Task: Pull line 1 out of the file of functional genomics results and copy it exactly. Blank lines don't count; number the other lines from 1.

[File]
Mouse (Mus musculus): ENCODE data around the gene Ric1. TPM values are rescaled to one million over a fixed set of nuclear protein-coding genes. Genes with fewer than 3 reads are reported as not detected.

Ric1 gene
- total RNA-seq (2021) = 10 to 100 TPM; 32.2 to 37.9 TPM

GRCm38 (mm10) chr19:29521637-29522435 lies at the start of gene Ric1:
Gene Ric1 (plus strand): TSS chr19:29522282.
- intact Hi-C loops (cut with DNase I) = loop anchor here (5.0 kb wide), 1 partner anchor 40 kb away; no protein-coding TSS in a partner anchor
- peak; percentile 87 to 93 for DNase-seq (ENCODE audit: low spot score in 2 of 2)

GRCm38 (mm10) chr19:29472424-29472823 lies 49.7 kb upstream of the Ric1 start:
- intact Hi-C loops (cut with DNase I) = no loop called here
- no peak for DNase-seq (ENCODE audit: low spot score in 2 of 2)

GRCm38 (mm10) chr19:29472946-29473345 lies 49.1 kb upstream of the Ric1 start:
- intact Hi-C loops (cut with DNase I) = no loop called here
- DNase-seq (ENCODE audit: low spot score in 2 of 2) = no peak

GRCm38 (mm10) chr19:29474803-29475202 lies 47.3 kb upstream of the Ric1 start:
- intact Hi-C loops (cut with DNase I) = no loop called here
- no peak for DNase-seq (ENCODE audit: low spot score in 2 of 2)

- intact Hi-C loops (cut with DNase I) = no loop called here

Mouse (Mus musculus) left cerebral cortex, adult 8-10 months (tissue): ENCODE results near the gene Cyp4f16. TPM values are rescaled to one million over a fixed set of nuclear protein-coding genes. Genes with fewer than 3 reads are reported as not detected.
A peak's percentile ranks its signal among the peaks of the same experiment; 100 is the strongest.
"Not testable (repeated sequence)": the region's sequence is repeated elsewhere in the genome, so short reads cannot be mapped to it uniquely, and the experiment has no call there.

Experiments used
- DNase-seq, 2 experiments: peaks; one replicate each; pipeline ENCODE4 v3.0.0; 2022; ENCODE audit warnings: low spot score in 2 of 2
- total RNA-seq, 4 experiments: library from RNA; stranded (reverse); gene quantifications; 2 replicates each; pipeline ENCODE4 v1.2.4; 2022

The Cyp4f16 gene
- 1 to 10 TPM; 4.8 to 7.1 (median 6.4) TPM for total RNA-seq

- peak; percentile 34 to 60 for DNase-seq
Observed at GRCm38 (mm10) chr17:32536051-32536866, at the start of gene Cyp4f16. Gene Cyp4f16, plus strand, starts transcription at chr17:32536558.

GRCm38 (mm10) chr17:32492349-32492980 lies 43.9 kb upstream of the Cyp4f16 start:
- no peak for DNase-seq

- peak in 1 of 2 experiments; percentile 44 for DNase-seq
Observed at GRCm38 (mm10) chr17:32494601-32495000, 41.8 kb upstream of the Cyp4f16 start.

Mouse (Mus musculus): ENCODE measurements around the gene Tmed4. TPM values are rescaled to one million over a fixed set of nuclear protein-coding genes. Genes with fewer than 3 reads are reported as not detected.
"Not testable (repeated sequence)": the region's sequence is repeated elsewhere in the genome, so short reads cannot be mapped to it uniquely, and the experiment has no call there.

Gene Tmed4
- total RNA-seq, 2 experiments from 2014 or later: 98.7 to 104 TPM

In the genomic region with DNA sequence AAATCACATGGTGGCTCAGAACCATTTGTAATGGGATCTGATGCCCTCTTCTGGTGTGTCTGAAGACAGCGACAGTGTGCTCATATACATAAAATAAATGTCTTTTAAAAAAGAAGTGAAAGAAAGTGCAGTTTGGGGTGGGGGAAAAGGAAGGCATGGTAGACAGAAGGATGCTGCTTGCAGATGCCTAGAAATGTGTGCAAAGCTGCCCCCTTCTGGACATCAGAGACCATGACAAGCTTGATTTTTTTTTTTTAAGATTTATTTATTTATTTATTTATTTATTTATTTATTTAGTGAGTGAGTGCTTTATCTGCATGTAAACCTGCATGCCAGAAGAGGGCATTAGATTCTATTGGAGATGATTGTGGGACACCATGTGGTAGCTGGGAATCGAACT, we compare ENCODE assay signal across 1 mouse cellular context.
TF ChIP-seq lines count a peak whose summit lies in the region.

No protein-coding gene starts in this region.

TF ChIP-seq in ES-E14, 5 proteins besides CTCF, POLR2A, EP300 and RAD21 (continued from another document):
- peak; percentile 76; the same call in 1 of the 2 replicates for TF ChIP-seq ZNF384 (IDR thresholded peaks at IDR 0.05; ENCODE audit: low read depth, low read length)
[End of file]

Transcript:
Mouse (Mus musculus): ENCODE data around the gene Ric1. TPM values are rescaled to one million over a fixed set of nuclear protein-coding genes. Genes with fewer than 3 reads are reported as not detected.